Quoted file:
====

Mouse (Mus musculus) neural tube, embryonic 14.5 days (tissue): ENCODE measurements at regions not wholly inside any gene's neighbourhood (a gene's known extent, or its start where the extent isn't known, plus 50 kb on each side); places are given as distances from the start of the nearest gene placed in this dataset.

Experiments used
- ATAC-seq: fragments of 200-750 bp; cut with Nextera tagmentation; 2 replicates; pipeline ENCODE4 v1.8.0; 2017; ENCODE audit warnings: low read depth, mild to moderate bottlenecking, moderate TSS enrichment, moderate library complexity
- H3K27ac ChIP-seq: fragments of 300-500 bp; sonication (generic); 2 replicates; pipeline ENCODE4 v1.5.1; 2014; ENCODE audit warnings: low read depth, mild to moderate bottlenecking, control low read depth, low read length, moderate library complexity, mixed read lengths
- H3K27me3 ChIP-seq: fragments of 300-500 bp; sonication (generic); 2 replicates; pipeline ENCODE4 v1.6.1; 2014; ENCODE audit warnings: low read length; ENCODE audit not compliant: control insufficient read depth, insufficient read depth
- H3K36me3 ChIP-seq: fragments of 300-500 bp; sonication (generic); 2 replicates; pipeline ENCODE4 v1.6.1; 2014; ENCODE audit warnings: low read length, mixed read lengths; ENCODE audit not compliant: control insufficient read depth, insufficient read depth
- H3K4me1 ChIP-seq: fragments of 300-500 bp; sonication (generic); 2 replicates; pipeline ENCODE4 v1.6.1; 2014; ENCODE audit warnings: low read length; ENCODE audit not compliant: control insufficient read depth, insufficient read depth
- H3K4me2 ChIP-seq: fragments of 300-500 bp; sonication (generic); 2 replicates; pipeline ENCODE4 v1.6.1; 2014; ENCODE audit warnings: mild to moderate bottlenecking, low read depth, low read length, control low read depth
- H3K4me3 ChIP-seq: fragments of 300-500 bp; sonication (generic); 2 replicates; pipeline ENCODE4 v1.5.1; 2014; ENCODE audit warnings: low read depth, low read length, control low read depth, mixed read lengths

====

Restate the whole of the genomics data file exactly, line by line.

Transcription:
Mouse (Mus musculus) neural tube, embryonic 14.5 days (tissue): ENCODE measurements at regions not wholly inside any gene's neighbourhood (a gene's known extent, or its start where the extent isn't known, plus 50 kb on each side); places are given as distances from the start of the nearest gene placed in this dataset.

Experiments used
- ATAC-seq: fragments of 200-750 bp; cut with Nextera tagmentation; 2 replicates; pipeline ENCODE4 v1.8.0; 2017; ENCODE audit warnings: low read depth, mild to moderate bottlenecking, moderate TSS enrichment, moderate library complexity
- H3K27ac ChIP-seq: fragments of 300-500 bp; sonication (generic); 2 replicates; pipeline ENCODE4 v1.5.1; 2014; ENCODE audit warnings: low read depth, mild to moderate bottlenecking, control low read depth, low read length, moderate library complexity, mixed read lengths
- H3K27me3 ChIP-seq: fragments of 300-500 bp; sonication (generic); 2 replicates; pipeline ENCODE4 v1.6.1; 2014; ENCODE audit warnings: low read length; ENCODE audit not compliant: control insufficient read depth, insufficient read depth
- H3K36me3 ChIP-seq: fragments of 300-500 bp; sonication (generic); 2 replicates; pipeline ENCODE4 v1.6.1; 2014; ENCODE audit warnings: low read length, mixed read lengths; ENCODE audit not compliant: control insufficient read depth, insufficient read depth
- H3K4me1 ChIP-seq: fragments of 300-500 bp; sonication (generic); 2 replicates; pipeline ENCODE4 v1.6.1; 2014; ENCODE audit warnings: low read length; ENCODE audit not compliant: control insufficient read depth, insufficient read depth
- H3K4me2 ChIP-seq: fragments of 300-500 bp; sonication (generic); 2 replicates; pipeline ENCODE4 v1.6.1; 2014; ENCODE audit warnings: mild to moderate bottlenecking, low read depth, low read length, control low read depth
- H3K4me3 ChIP-seq: fragments of 300-500 bp; sonication (generic); 2 replicates; pipeline ENCODE4 v1.5.1; 2014; ENCODE audit warnings: low read depth, low read length, control low read depth, mixed read lengths